(Image: AAP/Michael Dodge)

Victorian Racing Minister Martin Pakula’s decision yesterday to allow hundreds of “connections” to attend horse races while the rest of Victoria remained in a slightly ameliorated lockdown — a decision hastily reversed after a social media explosion — is only the latest indulgence afforded to the animal racing industry by a government totally captive to it.

Whole industries in Victoria have been shut down to prevent the spread of infection; others, such as construction, which have had little or no infection, have had to significantly restrict operations. But horse and dog racing have been allowed to continue, albeit without crowds, right through the pandemic even as Victorians were subjected to a curfew and a five-kilometre radius for travel.

On August 3 Premier Daniel Andrews even omitted racing from the “non-essential” industries that would be forced to stop operating. In doing so, he admitted that horse and dog owners would butcher their animals if they weren’t allowed to race them: “There are some very significant animal welfare challenges there.”

Victoria is, by the way, the least safe state for greyhound racing: it is far ahead of other states in terms of greyhound track deaths this year, with 59 so far this year (which the industry racing body calls “retired”), as well as 453 major injuries. That’s on top of the thousands of dogs the industry admits are killed every year by owners.

Sign up for a FREE 21-day trial and get Crikey straight to your inbox

By submitting this form you are agreeing to Crikey's Terms and Conditions.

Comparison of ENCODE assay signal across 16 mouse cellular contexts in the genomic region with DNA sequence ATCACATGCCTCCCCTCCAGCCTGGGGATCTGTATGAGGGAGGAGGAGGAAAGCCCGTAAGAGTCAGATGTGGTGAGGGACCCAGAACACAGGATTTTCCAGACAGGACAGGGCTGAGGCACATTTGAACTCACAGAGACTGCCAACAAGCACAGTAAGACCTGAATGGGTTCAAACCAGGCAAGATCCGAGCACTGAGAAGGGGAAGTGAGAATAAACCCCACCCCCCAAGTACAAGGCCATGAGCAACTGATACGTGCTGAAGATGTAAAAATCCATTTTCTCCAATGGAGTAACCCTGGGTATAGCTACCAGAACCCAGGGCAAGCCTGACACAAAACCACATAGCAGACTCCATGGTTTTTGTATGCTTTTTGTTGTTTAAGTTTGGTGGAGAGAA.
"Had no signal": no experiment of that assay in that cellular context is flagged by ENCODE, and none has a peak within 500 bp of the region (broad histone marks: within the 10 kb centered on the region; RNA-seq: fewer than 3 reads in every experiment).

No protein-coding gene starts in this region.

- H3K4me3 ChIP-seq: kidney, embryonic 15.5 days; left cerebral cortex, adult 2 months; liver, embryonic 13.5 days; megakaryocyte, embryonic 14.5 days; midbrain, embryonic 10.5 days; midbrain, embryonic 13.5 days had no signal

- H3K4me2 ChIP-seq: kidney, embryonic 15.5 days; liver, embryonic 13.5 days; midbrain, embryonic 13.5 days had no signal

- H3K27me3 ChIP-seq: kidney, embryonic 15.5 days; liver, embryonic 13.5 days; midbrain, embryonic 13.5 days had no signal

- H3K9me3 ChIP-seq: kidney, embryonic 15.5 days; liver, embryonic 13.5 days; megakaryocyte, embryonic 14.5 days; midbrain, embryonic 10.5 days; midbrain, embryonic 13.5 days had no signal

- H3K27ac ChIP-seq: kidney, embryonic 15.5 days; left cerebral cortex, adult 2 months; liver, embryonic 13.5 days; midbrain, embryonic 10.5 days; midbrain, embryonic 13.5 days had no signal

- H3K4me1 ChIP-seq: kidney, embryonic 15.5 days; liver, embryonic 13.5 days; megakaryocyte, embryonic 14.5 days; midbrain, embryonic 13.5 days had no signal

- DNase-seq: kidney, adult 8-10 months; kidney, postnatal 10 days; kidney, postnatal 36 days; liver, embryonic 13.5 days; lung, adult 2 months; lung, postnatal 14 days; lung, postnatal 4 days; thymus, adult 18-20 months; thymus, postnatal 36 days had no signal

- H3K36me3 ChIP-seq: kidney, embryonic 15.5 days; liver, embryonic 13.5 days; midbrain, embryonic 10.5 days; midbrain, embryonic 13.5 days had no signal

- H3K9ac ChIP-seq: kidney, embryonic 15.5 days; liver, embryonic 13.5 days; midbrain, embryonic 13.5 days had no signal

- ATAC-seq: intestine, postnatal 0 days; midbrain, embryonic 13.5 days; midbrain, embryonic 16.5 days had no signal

Andrews handed the racing industry an additional $16 million in May as COVID assistance, on top of more than $100 million it has given the industry for prize money and infrastructure in recent years.

While Pakula was making his ill-fated decision yesterday, the fallout was continuing from revelations in NSW of the extraordinary failings of Crown — now the subject of a major money-laundering investigation on top of the ongoing NSW gaming regulator’s inquiry into its links with organised crime, its lack of money-laundering procedures and awareness, its wholesale lack of oversight by a board big on high-profile names but weak on things like basic governance.

A question that is only now starting to be asked is why, exactly, it is NSW that is carrying out the inquiry into Crown when it hasn’t even opened a casino in Sydney yet and the company’s main operations are in Melbourne and Perth.

It’s clear that the Victorian gaming regulator, the Victorian Commission for Gaming and Liquor Regulation, has completely failed in its most basic functions.

This is a regulator that hasn’t been asleep at the wheel. There is no vehicle at all, and the regulator is deep in a coma. As the AFR’s Neil Chenoweth pointed out today, the body has few staff and no powers.

Yet even as we learnt of Crown’s links with organised crime figures last year, Andrews defiantly insisted that the Victorian regulator was perfectly fine. “They’ve got the powers that they need,” he said. He dismissed criticism of the trivial fines the regulator had levied on Crown — $150,000 for poor record-keeping — by saying the “real punishment is about your record and your good name”.

The racing industry has its own links with organised crime. A 2008 review found organised crime was rampant in the Victorian racing industry and there’s little evidence things have improved in the 12 years since, which have included the murder of a syndicate-linked trainer, allegations of triad infiltration, stewards being fired at and about a third of industry participants believing the integrity of the industry had declined.

Yet the Andrews government continues to give it special treatment, even to the point of alienating an electorate already grumpy with persistent and increasingly unnecessary restrictions.